Renal cell carcinoma (RCC) is one of the most common malignancies with more than 30,000 new cases of renal cell carcinoma in 2014 and the incidence of this disease has increased by 2-3 folds over the last two decades. The rationale is that several studies have shown that genistein (dietary isoflavone) inhibits kidney cancer progression in various in vitro and in vivo models. However, the basic molecular mechanisms of genistein action have not been investigated in kidney cancer. In this regard, recent studies have shown that diet induces alterations in non-coding RNAs in various animal models. The main goal of this project is to investigate the basic mechanisms of genistein action through suppression of oncogenic long non-coding RNA HOTAIR that in turn modulates histone modification complexes, suppresses the epithelial-mesenchymal transition (EMT) pathway and represses kidney cancer progression using both in vitro and in vivo models. The proposed project is novel and clinically significant since such studies are lacking in kidney cancer. We hypothesis is that HOTAIR binds to the polycomb repressive complex 2 (PRC2), induces histone modification, and activates EMT pathway genes leading to kidney cancer progression and metastasis. Based on our preliminary data, kidney cancer cell lines and human kidney cancer tissues express high levels of HOTAIR and genistein inhibits HOTAIR expression. We hypothesize that genistein activated miR-141 will inhibit HOTAIR, EMT pathway genes and kidney cancer progression and metastasis. We also hypothesize that high expression of oncogenic HOTAIR and low expression of miR-141 can be used as genetic biomarkers to help predict which localized kidney cancers are likely to progress, metastasize and require aggressive clinical intervention. To test these hypotheses, we will pursue the following specific aims.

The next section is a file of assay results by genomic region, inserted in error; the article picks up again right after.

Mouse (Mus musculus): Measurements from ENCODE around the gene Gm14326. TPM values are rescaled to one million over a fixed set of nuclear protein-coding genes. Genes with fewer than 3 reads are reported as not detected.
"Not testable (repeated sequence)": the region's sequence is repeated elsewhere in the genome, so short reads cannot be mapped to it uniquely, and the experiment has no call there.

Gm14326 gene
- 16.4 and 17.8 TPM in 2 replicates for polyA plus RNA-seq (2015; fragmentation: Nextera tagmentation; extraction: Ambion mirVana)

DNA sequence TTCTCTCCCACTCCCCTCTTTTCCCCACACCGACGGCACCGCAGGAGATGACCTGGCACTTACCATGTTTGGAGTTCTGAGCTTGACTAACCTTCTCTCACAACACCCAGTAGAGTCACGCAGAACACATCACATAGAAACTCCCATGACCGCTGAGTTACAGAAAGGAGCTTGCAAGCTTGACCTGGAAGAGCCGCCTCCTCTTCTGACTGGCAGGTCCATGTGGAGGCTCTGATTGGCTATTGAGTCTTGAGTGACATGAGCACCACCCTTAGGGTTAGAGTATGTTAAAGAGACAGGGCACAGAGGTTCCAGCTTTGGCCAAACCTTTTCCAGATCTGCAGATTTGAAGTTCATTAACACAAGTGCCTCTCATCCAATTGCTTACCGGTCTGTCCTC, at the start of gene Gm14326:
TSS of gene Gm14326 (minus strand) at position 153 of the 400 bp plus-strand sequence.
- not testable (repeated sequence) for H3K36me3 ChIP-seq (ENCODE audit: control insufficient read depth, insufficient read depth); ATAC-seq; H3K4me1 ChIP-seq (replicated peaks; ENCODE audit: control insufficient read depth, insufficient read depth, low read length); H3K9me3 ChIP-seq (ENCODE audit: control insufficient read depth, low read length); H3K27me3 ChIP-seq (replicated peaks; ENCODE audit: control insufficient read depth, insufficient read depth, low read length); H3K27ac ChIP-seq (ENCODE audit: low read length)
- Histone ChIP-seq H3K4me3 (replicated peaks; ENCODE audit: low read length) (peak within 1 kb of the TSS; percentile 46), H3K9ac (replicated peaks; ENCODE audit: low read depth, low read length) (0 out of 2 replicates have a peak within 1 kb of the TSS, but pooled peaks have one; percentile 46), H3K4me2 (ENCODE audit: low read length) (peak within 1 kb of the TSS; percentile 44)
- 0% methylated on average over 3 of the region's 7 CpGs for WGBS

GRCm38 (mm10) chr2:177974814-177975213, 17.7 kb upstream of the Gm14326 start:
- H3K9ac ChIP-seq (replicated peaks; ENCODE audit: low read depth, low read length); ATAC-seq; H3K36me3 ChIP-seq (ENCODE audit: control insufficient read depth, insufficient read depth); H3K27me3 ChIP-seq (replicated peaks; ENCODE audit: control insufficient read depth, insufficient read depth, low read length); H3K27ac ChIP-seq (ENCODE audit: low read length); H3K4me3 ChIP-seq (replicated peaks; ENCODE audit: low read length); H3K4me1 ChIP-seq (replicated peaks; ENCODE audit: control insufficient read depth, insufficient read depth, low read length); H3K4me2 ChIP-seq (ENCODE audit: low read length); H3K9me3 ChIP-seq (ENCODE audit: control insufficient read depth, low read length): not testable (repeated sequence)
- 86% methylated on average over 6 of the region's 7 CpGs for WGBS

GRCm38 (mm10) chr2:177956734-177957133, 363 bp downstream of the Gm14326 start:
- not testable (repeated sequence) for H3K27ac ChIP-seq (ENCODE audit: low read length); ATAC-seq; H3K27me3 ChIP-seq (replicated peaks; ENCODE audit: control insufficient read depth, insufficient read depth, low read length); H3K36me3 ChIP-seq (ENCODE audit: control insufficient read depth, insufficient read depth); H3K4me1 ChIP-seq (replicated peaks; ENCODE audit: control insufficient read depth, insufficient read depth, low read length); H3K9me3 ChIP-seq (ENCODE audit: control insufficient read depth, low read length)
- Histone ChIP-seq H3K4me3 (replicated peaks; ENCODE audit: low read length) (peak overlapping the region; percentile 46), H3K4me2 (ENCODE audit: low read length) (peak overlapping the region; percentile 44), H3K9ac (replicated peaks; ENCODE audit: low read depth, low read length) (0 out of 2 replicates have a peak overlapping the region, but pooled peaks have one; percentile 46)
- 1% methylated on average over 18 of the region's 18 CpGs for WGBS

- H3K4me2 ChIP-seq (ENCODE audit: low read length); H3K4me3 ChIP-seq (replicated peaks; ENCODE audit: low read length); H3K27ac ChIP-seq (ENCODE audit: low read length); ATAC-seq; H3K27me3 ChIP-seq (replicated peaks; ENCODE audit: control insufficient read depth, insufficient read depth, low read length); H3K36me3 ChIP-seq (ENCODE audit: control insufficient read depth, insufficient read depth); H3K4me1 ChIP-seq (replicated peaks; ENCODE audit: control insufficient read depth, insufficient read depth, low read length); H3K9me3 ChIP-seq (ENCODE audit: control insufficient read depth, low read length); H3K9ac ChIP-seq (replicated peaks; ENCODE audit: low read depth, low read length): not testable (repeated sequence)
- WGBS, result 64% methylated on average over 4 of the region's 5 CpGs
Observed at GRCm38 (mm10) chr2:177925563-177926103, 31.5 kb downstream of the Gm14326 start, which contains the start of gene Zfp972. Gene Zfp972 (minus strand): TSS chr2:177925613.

Specific Aim # 1. Investigate the basic mechanisms of genistein action in inhibition of kidney cancer growth through suppression of oncogenic HOTAIR, it's binding to PRC2, activation of tumor suppressor genes and repression of EMT pathway genes using in vitro models.
Specific Aim # 2. Test the hypothesis that genistein can inhibit kidney cancer growth in an immunodeficiency mouse model through suppression of oncogenic HOTAIR and it's binding to polycomb repressive complex 2 (PRC2).
Specific Aim # 3. Analyze whether HOTAIR and miR-141 expression can used as genetic biomarkers to help predict which localized kidney cancers are likely to progress and metastasize. Impact: This project has high impact because it will investigate a novel and unique molecular mechanism of genistein action through suppression of oncogenic HOTAIR and its binding to PRC2 that modulates histone modification, suppression of the EMT pathway and represses kidney cancer progression. Accomplishment of this project will provide novel strategies for the management of kidney cancer.
Kidney cancer is one of the most common malignancies and its incidence has increased significantly in recent years and thus major problem or critical barrie is the lack of understanding of the basic mechanisms of therapeutic agents such as genistein in the treatment of kidney cancer. The main goal is to investigate whether genistein can suppress oncogenic long non-coding RNA HOTAIR that in turn modulates histone modification complexes, suppresses the EMT pathway and represses kidney cancer progression in in vitro and in vivo models. We hypothesize that genistein treatment will inhibit HOTAIR, repress binding to PRC2, modulate histone modification, suppress EMT pathway genes and thus inhibit kidney cancer progression and metastasis.
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